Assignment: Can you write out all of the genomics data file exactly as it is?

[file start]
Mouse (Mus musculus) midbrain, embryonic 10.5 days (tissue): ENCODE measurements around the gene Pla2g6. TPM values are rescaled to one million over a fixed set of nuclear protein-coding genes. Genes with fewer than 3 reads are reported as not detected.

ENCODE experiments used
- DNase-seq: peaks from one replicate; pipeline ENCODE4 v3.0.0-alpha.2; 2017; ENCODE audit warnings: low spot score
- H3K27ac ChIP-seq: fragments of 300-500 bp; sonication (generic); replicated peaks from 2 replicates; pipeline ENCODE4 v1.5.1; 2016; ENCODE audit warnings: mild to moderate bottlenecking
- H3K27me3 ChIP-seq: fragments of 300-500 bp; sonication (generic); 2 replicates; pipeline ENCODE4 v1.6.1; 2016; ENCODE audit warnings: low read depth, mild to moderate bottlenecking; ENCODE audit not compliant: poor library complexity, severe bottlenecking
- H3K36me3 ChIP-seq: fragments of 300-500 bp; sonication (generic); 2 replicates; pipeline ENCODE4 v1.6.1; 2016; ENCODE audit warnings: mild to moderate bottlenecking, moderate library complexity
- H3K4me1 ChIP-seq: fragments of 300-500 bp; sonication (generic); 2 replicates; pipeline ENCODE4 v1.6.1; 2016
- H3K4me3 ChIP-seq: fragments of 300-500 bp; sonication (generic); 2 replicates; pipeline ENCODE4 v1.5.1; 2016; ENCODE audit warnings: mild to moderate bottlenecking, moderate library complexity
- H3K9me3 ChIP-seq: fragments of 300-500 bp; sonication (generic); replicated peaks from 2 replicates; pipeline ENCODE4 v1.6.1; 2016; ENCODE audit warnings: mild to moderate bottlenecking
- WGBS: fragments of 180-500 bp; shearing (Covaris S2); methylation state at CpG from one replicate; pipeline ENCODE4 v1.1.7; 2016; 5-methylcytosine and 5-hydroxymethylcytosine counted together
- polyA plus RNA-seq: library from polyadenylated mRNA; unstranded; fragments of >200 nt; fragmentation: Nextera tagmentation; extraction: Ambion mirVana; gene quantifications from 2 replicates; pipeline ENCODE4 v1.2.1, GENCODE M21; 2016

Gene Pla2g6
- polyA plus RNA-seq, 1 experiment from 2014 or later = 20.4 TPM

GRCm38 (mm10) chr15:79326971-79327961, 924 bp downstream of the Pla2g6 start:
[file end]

Mouse (Mus musculus) midbrain, embryonic 10.5 days (tissue): ENCODE measurements around the gene Pla2g6. TPM values are rescaled to one million over a fixed set of nuclear protein-coding genes. Genes with fewer than 3 reads are reported as not detected.

ENCODE experiments used
- DNase-seq: peaks from one replicate; pipeline ENCODE4 v3.0.0-alpha.2; 2017; ENCODE audit warnings: low spot score
- H3K27ac ChIP-seq: fragments of 300-500 bp; sonication (generic); replicated peaks from 2 replicates; pipeline ENCODE4 v1.5.1; 2016; ENCODE audit warnings: mild to moderate bottlenecking
- H3K27me3 ChIP-seq: fragments of 300-500 bp; sonication (generic); 2 replicates; pipeline ENCODE4 v1.6.1; 2016; ENCODE audit warnings: low read depth, mild to moderate bottlenecking; ENCODE audit not compliant: poor library complexity, severe bottlenecking
- H3K36me3 ChIP-seq: fragments of 300-500 bp; sonication (generic); 2 replicates; pipeline ENCODE4 v1.6.1; 2016; ENCODE audit warnings: mild to moderate bottlenecking, moderate library complexity
- H3K4me1 ChIP-seq: fragments of 300-500 bp; sonication (generic); 2 replicates; pipeline ENCODE4 v1.6.1; 2016
- H3K4me3 ChIP-seq: fragments of 300-500 bp; sonication (generic); 2 replicates; pipeline ENCODE4 v1.5.1; 2016; ENCODE audit warnings: mild to moderate bottlenecking, moderate library complexity
- H3K9me3 ChIP-seq: fragments of 300-500 bp; sonication (generic); replicated peaks from 2 replicates; pipeline ENCODE4 v1.6.1; 2016; ENCODE audit warnings: mild to moderate bottlenecking
- WGBS: fragments of 180-500 bp; shearing (Covaris S2); methylation state at CpG from one replicate; pipeline ENCODE4 v1.1.7; 2016; 5-methylcytosine and 5-hydroxymethylcytosine counted together
- polyA plus RNA-seq: library from polyadenylated mRNA; unstranded; fragments of >200 nt; fragmentation: Nextera tagmentation; extraction: Ambion mirVana; gene quantifications from 2 replicates; pipeline ENCODE4 v1.2.1, GENCODE M21; 2016

Gene Pla2g6
- polyA plus RNA-seq, 1 experiment from 2014 or later = 20.4 TPM

GRCm38 (mm10) chr15:79326971-79327961, 924 bp downstream of the Pla2g6 start: